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Climate chaos

By Jon Cartwright

A few years back after a particularly wet spell, Lenny Smith found that his local pub in Oxford had been flooded. This was of course bad news for Smith’s beer provisions, but for the pub’s owner the more desperate issue was that the flood waters had spilled into the basement and wrecked thousands of pounds worth of new kitchen equipment. So, asks Smith, how much should the owner spend on his kitchen next time? This is the sort of real-world decision related to climate change that he thinks can too easily be forgotten by climate modellers.

I was listening to Smith, a mathematical physicist (and an expert on chaos theory) at the University of Oxford, talk at the international conference on Climate Change Impacts and Adaptation at the University of Exeter, UK, yesterday. He was arguing that it is fruitless to mindlessly improve climate models in all areas. Rather, he said, we should investigate how robust current climate models are by checking for consistencies among them.

As an example, Smith quoted an article written in 1921: more CO2, it read, gives “warmer, wetter winters with increased (larger) storminess”. Given that this is still the main point that underlies scientists’ current thinking, he said, “why do we need models?”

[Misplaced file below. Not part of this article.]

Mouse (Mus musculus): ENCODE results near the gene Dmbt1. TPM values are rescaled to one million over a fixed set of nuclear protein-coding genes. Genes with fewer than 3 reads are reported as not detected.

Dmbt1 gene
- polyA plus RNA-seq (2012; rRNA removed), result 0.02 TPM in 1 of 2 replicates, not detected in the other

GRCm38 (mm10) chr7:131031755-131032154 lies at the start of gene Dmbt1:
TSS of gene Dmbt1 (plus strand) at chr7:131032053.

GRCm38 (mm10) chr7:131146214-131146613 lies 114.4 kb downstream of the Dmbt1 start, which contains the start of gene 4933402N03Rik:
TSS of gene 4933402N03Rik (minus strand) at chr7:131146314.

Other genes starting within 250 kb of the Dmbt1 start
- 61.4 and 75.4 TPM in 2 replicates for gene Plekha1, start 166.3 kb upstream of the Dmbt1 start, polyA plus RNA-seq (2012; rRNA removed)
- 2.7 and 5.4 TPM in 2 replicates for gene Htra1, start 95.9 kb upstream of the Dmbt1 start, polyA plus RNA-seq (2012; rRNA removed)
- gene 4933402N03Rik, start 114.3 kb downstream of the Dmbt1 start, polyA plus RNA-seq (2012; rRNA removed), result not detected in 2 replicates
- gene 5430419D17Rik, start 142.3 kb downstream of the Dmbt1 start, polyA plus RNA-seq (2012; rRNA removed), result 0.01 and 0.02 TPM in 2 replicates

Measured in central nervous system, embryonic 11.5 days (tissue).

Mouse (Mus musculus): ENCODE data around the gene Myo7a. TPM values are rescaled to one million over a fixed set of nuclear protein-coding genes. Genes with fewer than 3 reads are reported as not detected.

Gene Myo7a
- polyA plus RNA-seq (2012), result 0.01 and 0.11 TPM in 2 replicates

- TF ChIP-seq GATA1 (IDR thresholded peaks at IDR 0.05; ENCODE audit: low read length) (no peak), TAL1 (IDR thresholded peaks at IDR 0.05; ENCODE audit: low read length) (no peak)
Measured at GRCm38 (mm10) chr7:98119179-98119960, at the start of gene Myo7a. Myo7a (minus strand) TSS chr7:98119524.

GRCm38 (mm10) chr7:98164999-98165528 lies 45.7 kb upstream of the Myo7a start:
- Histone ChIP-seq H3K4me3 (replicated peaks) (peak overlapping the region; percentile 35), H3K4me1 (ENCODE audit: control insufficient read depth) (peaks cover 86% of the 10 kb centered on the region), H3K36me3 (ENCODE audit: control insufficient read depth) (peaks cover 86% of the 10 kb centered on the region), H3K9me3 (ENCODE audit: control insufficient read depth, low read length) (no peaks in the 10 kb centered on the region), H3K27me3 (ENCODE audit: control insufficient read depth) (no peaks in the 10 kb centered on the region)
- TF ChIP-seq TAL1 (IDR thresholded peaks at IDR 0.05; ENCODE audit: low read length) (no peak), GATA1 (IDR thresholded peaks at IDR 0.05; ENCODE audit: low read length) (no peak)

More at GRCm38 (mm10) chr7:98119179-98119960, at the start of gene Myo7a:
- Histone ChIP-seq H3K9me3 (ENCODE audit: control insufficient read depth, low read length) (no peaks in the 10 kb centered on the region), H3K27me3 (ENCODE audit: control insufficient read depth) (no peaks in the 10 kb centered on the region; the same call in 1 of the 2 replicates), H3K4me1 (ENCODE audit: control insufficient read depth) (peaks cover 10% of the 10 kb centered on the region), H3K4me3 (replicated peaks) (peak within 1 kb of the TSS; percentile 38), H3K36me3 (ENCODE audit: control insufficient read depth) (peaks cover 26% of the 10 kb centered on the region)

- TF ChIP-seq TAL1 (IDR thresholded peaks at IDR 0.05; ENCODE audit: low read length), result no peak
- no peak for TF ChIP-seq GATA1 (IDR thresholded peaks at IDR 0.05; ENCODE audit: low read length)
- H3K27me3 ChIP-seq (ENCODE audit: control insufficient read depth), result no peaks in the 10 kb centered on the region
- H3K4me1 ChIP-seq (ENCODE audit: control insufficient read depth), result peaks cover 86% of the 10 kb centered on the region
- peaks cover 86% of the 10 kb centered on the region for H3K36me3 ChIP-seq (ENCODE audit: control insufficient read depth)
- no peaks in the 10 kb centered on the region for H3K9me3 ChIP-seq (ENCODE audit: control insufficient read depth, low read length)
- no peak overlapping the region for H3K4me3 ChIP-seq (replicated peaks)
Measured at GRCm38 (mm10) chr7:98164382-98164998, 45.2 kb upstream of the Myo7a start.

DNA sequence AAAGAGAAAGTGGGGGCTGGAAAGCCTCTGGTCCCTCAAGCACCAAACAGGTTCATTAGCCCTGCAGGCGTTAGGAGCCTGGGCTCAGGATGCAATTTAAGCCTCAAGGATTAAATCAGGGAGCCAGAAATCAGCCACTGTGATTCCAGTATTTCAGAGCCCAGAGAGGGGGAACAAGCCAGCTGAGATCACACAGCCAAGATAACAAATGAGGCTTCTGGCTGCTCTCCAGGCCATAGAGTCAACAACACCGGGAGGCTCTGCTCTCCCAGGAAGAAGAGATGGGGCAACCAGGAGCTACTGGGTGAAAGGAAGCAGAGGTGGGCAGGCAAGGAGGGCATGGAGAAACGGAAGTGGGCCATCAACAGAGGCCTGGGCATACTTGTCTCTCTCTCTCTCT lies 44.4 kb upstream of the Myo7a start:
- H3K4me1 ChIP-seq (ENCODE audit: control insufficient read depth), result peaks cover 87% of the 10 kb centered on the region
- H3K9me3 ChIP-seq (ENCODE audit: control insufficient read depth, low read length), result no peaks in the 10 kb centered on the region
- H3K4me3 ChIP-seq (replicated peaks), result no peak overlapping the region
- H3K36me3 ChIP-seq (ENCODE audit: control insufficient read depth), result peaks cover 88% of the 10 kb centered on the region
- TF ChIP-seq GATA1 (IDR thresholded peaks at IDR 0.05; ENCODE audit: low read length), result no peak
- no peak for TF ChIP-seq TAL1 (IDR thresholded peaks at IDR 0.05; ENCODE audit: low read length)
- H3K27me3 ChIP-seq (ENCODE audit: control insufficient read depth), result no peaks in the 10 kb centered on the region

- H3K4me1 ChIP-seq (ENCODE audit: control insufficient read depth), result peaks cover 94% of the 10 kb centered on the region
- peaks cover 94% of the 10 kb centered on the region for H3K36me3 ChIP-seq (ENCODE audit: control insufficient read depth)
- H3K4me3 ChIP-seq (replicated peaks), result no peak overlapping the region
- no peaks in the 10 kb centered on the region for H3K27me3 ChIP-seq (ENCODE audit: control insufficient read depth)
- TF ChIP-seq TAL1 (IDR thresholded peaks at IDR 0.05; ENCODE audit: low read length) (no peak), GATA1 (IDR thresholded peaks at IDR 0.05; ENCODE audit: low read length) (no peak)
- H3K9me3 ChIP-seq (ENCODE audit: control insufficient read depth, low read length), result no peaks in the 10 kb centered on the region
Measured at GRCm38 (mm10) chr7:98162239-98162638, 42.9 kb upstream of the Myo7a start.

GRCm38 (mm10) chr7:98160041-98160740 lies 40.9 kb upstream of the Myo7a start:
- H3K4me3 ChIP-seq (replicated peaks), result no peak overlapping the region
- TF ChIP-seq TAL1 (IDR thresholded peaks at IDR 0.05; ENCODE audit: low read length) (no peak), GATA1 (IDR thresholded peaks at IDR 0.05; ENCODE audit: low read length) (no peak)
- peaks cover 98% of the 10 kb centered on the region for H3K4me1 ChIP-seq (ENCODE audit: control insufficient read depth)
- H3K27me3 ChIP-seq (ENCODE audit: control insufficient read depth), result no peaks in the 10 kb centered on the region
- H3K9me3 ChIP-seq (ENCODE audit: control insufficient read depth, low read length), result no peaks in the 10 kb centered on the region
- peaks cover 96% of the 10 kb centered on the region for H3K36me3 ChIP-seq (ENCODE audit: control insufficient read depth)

This, the audience at his talk realized, was only half a joke. Of course models are in principal integral to forecasting, but Smith wanted to point out that we cannot know whether proposed improvements to climate models — higher resolutions, accountability of cloud cover, etc — will actually guide us towards a better understanding of how climate works. “This naïve physicists’ idea — that I share — that we are converging on a knowledge of what’s going on out there is completely unfounded,” he said.

Going back to Smith’s local drinking hole, the most important question we need to ask, he said, is how reliable our current models are — because only this can tell us what we should do now. To do this we must evaluate the probability distributions associated with the models’ predictions and look for places where they do not overlap. If any of these places exist, it would be a sure sign that something isn’t right.

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